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Posted by
Daryl Johnson (Worcester Park, United Kingdom) on 22 January 2009 in Lifestyle & Culture.

Adashino Nenbutsu-ji, Arashiyama, Kyoto.

Visitors to the upper section of the temple pour water onto the heads of Buddha statues. But I don't really know the story behind this; can anyone tell me?

I apologise in advance if I'm tardy with commenting on your blogs or returning comments during the week... I will get to you though!

Michael Rawluk from Williams Lake, BC, Canada

I wish I knew the story. That is a wonderful shot.

22 Jan 2009 5:07am

@Michael Rawluk: Cheers Michael!

standley from Carquefou, France

Superb capture. Sorry I have no idea about the story!

22 Jan 2009 5:39am

@standley: Thanks Richard!

Cheryl from Texas, United States

wonderful culture shot. Don't know the story, wish I did.

22 Jan 2009 12:48pm

@Cheryl: Cheers Cheryl!

kerfendal from Paris, France

I don't know the meaning but interesting shot

22 Jan 2009 2:56pm

@kerfendal: Thanks kerfendal!

vu@granby - Wolfgang from Granby, Québec, Canada

I love his expression!

22 Jan 2009 4:25pm

@vu@granby - Wolfgang: Thanks Wolfgang!

Steve Rice from United States

A beautiful image. I saw this same phenomenon at a temple (a different one than this, I think) in Kyoto. The people visiting would wash the images of Buddha. Unfortunately, I don't know the story.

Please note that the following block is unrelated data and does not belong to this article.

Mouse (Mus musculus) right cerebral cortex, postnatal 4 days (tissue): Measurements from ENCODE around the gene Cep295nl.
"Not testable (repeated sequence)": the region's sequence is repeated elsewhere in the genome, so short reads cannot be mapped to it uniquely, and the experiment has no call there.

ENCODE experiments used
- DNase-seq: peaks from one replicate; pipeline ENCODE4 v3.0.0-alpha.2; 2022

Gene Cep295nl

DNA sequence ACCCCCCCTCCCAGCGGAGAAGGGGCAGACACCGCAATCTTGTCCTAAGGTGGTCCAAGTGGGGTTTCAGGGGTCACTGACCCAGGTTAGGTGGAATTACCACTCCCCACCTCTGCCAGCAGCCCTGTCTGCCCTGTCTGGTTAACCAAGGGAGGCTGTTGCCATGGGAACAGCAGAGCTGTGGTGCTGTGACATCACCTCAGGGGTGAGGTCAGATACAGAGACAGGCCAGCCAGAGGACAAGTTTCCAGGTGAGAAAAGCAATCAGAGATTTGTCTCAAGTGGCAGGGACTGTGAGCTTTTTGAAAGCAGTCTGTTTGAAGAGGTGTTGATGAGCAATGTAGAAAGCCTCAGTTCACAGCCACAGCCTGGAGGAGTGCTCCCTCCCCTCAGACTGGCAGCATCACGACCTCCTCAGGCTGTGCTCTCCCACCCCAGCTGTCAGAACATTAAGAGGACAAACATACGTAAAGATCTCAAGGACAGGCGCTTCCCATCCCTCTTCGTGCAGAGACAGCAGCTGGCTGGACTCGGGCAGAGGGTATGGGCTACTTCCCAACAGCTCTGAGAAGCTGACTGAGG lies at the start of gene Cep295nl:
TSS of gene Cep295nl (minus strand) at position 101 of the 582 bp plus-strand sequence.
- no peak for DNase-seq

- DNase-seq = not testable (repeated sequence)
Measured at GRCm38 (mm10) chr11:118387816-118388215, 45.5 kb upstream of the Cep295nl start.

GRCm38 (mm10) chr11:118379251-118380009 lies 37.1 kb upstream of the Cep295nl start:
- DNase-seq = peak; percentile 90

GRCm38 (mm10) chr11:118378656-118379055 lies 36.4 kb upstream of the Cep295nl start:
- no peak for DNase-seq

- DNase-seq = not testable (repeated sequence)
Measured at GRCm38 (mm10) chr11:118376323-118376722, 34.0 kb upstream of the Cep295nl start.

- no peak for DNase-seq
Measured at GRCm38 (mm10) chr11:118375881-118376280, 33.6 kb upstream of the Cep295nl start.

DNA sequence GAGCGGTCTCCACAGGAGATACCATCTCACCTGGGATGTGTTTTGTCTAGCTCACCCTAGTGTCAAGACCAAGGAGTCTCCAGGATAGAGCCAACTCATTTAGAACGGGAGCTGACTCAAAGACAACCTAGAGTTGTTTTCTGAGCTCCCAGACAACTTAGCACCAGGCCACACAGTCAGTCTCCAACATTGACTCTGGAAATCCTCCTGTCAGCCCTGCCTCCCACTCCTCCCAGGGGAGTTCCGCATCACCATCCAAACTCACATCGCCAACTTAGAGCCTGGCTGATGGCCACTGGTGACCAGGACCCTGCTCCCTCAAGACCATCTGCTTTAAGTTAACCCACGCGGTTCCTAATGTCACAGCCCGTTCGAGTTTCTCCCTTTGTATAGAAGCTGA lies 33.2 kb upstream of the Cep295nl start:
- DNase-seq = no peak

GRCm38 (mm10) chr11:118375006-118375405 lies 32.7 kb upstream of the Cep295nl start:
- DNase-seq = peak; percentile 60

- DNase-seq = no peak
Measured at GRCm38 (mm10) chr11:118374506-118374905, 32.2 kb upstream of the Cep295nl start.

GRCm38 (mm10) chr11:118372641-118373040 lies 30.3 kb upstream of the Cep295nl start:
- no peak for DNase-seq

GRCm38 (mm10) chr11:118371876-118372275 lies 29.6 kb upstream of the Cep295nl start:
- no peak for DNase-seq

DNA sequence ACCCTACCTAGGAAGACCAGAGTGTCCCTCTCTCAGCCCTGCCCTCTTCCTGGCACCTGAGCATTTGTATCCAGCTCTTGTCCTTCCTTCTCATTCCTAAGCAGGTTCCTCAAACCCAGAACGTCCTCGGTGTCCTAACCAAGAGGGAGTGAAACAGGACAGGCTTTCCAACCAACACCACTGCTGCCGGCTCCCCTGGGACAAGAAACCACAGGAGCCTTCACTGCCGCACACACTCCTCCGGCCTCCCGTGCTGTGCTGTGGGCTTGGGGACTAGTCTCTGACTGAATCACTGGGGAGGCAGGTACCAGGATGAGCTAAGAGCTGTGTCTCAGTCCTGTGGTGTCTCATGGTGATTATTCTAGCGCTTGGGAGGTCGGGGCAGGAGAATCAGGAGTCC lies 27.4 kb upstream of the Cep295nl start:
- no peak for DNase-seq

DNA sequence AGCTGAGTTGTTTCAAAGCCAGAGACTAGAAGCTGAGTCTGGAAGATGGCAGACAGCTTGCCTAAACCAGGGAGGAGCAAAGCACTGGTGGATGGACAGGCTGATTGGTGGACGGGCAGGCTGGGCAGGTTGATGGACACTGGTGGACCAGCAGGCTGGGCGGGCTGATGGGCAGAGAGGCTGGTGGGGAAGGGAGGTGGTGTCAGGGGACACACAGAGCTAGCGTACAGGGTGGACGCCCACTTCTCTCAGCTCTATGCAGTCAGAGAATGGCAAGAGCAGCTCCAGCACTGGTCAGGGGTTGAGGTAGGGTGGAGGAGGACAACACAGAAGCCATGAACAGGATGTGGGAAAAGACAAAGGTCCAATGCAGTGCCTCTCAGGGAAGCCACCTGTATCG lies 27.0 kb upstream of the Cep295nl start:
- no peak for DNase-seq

22 Jan 2009 5:48pm

@Steve Rice: Cheers Steve!

Richard_Irwin from Belper, United Kingdom

I don't now the reasons either, but its a wonderfully tender shot, the care taken by the gentleman in doing this act is really apparent.

22 Jan 2009 9:40pm

@Richard_Irwin: Thanks Richard!

Ronnie 2¢ from London, United Kingdom

I seem to have been told this ceremony reflects heavenly offerings to Buddha and that three washes of the fragrant waters are used to eliminate evils, cultivate good and help save the living.

23 Jan 2009 12:35am

@Ronnie 2¢: Thanks for that information Ronnie!

Suzanne from Huntington Bch, California, United States

Nice capture...very poignant.

23 Jan 2009 3:15am

@Suzanne: Cheers Suzanne!

Damon Schreiber from Toronto, Canada

Sweet image - I seem to remember that you were supposed to water all of them, but my memory fails after that...

24 Jan 2009 5:33am

@Damon Schreiber: Thanks Damon. Yes, people definitely watered each one, in a particular order.

marc from halluin, France

sorry, I can't help you, but I think interessant? that people from generations to generations reply the same actions, and sometimes without know the truly meaning of theirs actions.
A very nice shot, Daryl

26 Jan 2009 9:29pm

@marc: Thank you marc!

Twelvebit from Victoria, United States

I like the use of b&w here.

26 Jan 2009 10:52pm

@Twelvebit: Thanks Twelvebit!

Japanalia from Yokohama, Japan

My husband says that this custom is connected with the NEED FOR WATER; water is very important, to both the living and the dead, therefore one should keep watering the hotokesama continually to keep it alive,so that we stay alive,too. Very complicated......but the image is most attractive in B&W!

28 Jan 2009 5:29am

@Japanalia: Thank you Gabriela, and thank you for that explanation!

akarui from Kagoshima, Japan

Japanese people do also the same thing when they go to the cemetery. They water the tomb for purification.

30 Jan 2009 2:11am

@akarui: Thank you for that information Olivier!